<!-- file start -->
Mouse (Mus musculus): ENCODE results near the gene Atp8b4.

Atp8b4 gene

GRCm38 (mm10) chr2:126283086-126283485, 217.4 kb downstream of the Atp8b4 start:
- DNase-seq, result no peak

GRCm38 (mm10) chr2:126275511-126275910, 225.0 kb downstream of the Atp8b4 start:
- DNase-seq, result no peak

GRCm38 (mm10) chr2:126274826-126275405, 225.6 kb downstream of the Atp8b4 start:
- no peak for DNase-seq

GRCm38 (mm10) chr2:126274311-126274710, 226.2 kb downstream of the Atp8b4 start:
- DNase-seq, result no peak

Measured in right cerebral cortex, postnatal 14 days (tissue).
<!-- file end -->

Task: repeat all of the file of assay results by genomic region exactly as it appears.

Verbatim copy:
Mouse (Mus musculus): ENCODE results near the gene Atp8b4.

Atp8b4 gene

GRCm38 (mm10) chr2:126283086-126283485, 217.4 kb downstream of the Atp8b4 start:
- DNase-seq, result no peak

GRCm38 (mm10) chr2:126275511-126275910, 225.0 kb downstream of the Atp8b4 start:
- DNase-seq, result no peak

GRCm38 (mm10) chr2:126274826-126275405, 225.6 kb downstream of the Atp8b4 start:
- no peak for DNase-seq

GRCm38 (mm10) chr2:126274311-126274710, 226.2 kb downstream of the Atp8b4 start:
- DNase-seq, result no peak

Measured in right cerebral cortex, postnatal 14 days (tissue).